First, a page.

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Oldest known granaries found near Dead Sea

Sophisticated units for storing wild grains are about 11,300 years old, researchers report.

June 27, 2009|Thomas H. Maugh II

More than 1,000 years before humans began domesticating grains for food, they were building sophisticated storage buildings to hold the wild grains they were cultivating, researchers reported Monday.

Collecting large quantities of grains and other foods is a prerequisite to establishing sizable communities, but such collection requires a system to store the perishables so they can be kept for months at least. The new find reported in the Proceedings of the National Academy of Sciences represents the oldest known storage system or granary to date -- about 11,300 years old.

The earliest known domestication of cereal grains was thought to have occurred about 10,500 years ago.

Four granaries were discovered in the settlement of Dhra' near the Dead Sea in what is now Jordan by archaeologists Ian Kuijt of the University of Notre Dame and Bill Finlayson of the Council for British Research in the Levant in Amman, Jordan. The granaries were among 10 buildings found at the village, which was occupied for about 100 years. The other buildings appear to have been used as dwellings and food processing sites.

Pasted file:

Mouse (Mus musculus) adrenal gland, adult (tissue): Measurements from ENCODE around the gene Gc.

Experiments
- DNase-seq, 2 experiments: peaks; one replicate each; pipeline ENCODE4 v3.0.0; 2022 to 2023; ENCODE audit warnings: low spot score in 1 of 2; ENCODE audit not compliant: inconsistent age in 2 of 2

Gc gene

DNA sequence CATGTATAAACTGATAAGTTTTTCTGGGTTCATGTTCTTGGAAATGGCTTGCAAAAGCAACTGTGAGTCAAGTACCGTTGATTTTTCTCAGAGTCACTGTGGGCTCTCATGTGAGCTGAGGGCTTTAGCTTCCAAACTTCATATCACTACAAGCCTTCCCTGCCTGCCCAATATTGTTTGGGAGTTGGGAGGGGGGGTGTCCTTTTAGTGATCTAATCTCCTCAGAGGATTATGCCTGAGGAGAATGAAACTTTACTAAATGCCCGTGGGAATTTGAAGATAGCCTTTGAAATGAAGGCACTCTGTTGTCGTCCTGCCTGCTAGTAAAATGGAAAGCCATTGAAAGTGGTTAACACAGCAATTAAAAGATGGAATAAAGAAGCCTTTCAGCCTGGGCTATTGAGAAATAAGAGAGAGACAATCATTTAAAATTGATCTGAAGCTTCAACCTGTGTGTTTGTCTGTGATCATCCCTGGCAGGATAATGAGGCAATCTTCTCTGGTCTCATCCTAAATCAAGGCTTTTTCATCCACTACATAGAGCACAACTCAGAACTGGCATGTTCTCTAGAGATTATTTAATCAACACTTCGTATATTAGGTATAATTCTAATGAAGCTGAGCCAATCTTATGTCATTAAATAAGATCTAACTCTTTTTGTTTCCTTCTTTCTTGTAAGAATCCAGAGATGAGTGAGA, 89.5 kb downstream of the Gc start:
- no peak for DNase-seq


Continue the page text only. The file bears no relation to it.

The oval buildings, about 9 feet in diameter and 9 feet high, had mud floors and walls of stone and mud bricks.

The best preserved granary shows unusually sophisticated engineering. Notched stones set upright in the floor of the building, about 1 to 1 1/2 feet high, presumably supported wooden beams, which spanned the structure. These beams were then covered with plants and mud to create a raised floor that enabled air to circulate through the stored grains, keeping them dry. The raised floor also protected the food from rodents.

Dating indicates that the original granary was used for about 50 years, then a second granary was built on its remains and also used for half a century. Traces of wild barley were found in the building.

The granaries were presumably shared by the entire village. The communal sharing did not persist, however. Excavations at later sites in the region show that storage shifted to individual dwellings.

"The most important implication of our findings," the scientists wrote, "is that fundamental social changes occurred before plant domestication, including the establishment of fairly permanent settlements with communal labor and storage, based on cultivated wild plants."

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thomas.maugh@latimes.com

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